Raymond Luczak – Two Poems


Why Giants Don’t Exist In The Upper Peninsula

A long time ago all this was very true.

Giants never rested here in the Porcupine Mountains,
mere inclines lined with trees existing only
for their idle amusement, toughened
as they chased each other, trampling pines
into mere shrubbery. They pealed laughs
louder than church bells clanging
throughout the land. Every single animal
fled in fear of their deathly footprints.
Then came the mating season of fee-fa-foo-fums,
the raw twills meant to deafen as the grounds
quaked violently from their consummations.
There was not a tree standing upright left.
Out of boredom, they up and left for the north,
plodding through the puddle of Lake Superior.
These giants had been so long used to being the tallest
of all they’d ever seen, they’d never realized
the depths of death they could sink to
until it was too late. The chill froze their blood,
icing their last thoughts of that magical summer,
wild and crazy up in those tree-carpeted hills.
From the deep they’re still gasping for help,
grabbing at anything that floats above them.

That much is still true.



In 1912 an iceberg floated south enough
to cork the mouth of the Ontonagon River.
Seven men posed on top of it for a photograph.
The brilliance refracted them into cardboard cutouts.


On April 14, 1912, the ocean was calm.
The temperature dropped to near freezing.
In the dark of night an iceberg of no name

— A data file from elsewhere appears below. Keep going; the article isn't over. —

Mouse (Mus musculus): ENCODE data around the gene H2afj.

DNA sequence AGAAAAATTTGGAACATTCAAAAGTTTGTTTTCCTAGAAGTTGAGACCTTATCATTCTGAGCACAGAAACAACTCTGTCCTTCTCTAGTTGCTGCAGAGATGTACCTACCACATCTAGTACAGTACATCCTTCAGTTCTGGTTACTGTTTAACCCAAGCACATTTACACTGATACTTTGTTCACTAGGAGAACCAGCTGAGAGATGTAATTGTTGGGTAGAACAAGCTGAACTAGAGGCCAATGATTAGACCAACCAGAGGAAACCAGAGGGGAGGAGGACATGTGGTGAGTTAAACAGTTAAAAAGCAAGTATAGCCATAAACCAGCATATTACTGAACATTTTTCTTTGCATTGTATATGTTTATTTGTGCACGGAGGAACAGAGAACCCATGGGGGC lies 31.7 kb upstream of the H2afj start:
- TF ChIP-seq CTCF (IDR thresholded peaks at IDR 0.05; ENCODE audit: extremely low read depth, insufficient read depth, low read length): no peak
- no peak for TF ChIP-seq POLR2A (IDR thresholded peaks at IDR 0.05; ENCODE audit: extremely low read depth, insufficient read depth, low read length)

brushed against the hull of Titanic.


In 2012, clips of polar bears clinging to shrinking floes
proliferate online. We’re shamed into wanting icebergs
for them. There will be nothing left of us.
This ship of humanity is not unsinkable.


Author’s Statement on Beauty

Beauty is far more than surfaces. We all know this to be a truth, and yet we persist in behaving otherwise. We still do not know how to react to something that’s inherently beautiful inside because we do not always believe ourselves to be just as beautiful. This is probably why we find ourselves more capable of responding to beauty when it is written in such a way that conjures sensations from within. Words are simultaneously a passageway to the soul within and an escape plan to things far bigger than any of us combined. Words have been known to spark revolutions of all kinds; doesn’t matter if a revolution in question is a mere ripple on the water. Each thunderous wave is comprised of a million and one ripples. This is among the many reasons why I write. Each poem I send out is a message in a bottle, and each step forward no matter how painful it may be is indeed beautiful.


Raymond Luczak is the author and editor of 18 books. Titles include The Kiss of Walt Whitman Still on My Lips and QDA: A Queer Disability Anthology. He lives in Minneapolis, Minnesota, and online at raymondluczak.com or @deafwoof.